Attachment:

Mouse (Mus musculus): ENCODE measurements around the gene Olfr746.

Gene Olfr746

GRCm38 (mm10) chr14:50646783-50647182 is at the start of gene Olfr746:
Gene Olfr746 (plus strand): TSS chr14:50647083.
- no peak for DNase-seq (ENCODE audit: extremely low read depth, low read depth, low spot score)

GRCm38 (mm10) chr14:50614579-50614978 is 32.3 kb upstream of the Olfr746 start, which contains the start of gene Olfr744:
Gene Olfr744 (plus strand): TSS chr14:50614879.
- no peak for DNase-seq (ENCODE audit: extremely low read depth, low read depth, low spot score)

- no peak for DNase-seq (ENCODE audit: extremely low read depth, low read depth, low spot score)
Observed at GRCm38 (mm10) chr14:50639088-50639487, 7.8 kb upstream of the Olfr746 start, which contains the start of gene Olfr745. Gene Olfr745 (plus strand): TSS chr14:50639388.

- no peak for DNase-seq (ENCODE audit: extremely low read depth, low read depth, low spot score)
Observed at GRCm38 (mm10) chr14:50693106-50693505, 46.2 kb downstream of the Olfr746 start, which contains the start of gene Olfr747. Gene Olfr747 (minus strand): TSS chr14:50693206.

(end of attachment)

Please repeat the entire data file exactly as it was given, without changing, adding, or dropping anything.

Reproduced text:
Mouse (Mus musculus): ENCODE measurements around the gene Olfr746.

Gene Olfr746

GRCm38 (mm10) chr14:50646783-50647182 is at the start of gene Olfr746:
Gene Olfr746 (plus strand): TSS chr14:50647083.
- no peak for DNase-seq (ENCODE audit: extremely low read depth, low read depth, low spot score)

GRCm38 (mm10) chr14:50614579-50614978 is 32.3 kb upstream of the Olfr746 start, which contains the start of gene Olfr744:
Gene Olfr744 (plus strand): TSS chr14:50614879.
- no peak for DNase-seq (ENCODE audit: extremely low read depth, low read depth, low spot score)

- no peak for DNase-seq (ENCODE audit: extremely low read depth, low read depth, low spot score)
Observed at GRCm38 (mm10) chr14:50639088-50639487, 7.8 kb upstream of the Olfr746 start, which contains the start of gene Olfr745. Gene Olfr745 (plus strand): TSS chr14:50639388.

- no peak for DNase-seq (ENCODE audit: extremely low read depth, low read depth, low spot score)
Observed at GRCm38 (mm10) chr14:50693106-50693505, 46.2 kb downstream of the Olfr746 start, which contains the start of gene Olfr747. Gene Olfr747 (minus strand): TSS chr14:50693206.